Winning an Oscar can do wonderful things for an actor's career. It can also tear a cereer apart. Nobody knows that quite as well as Louise Fletcher, who to this day is known almost exclusively for her Oscar-winning performance in One Flew Over the Cuckoo's Nest. (Ironically, her follow-up movie was Exorcist II, opposite Linda Blair.) Finding no luck on the big screen, Fletcher eventually turned to television, where she found better, if more relevant success. Over the years, she's appeared on everything from ER, to Heroes, to Private Practice, Star Trek: Deep Space Nine, and Shameless.


Much like Louise Fletcher, Cuba Gooding, Jr.'s post-Oscar career has been filled with one flop after another, albeit in a much more high-profile and painful way. After securing an Academy Award for his role in 1996's Jerry Maguire, his poor choices have included Boat Trip (2003), which grossed a little over $8 million, domestically; the sequel to Daddy Day Care, Daddy Day Camp (2007), which even Eddie Murphy knew enough to stay away from; and Norbit (2007), which, sadly, Eddie Murphy did not know enough to stay away from. With now two Razzie nominations under his belt, his days of Oscar glory now feel like a long, long, long time ago. But, hey! He was pretty good in 2001's Rat Race!


Wes Bentley became the poster child for every emo teenager who thought there was beauty to be found in a floating plastic bag in the Oscar-winning contemporary drama, American Beauty (1999). His career floundered almost immediately after, due in great part to a nine-year addiction to drugs, including cocaine and heroin. After getting his life back in order, Bentley has recently landed bit parts in hugely popular movies, among them The Hunger Games (2012) and Interstellar (2014). He also appears on Ryan Murphy's ever-evolving anthology series, American Horror Story.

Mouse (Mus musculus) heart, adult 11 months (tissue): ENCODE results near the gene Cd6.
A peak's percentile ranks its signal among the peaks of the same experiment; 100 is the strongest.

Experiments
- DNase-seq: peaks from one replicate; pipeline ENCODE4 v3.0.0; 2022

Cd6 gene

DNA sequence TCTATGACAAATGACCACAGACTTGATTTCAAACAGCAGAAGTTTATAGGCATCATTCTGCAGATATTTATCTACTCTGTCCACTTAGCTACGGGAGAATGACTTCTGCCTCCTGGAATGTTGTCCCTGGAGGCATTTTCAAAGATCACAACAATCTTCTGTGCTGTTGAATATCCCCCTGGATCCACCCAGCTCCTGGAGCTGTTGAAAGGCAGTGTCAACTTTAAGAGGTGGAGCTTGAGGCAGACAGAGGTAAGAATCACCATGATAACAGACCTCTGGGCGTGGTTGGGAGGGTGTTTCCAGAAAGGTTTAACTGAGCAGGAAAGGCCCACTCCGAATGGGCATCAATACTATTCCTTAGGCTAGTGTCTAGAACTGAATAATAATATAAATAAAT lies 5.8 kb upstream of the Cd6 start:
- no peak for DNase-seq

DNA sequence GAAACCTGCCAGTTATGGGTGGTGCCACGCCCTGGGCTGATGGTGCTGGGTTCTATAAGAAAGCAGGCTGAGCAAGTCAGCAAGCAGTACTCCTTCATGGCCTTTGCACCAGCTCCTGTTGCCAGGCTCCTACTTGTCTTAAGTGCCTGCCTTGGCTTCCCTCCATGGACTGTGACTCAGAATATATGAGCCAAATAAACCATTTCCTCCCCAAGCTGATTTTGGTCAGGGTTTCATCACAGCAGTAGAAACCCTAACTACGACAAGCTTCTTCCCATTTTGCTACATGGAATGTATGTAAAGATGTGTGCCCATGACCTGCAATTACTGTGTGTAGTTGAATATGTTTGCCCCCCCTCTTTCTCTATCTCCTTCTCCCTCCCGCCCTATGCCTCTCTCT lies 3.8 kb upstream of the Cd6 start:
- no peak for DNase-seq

Almost Famous might as well be the title of Patrick Fugit's Hollywood memoir. After leading Cameron Crowe's Oscar-winning and autobiographical drama in 2000, the actor struggled to find work, appearing mostly in smaller-profile movies like White Oleander (2001) and Saved! (2004). He recently popped up in David Fincher's Gone Girl (2014), though, so perhaps things aren't over quite yet.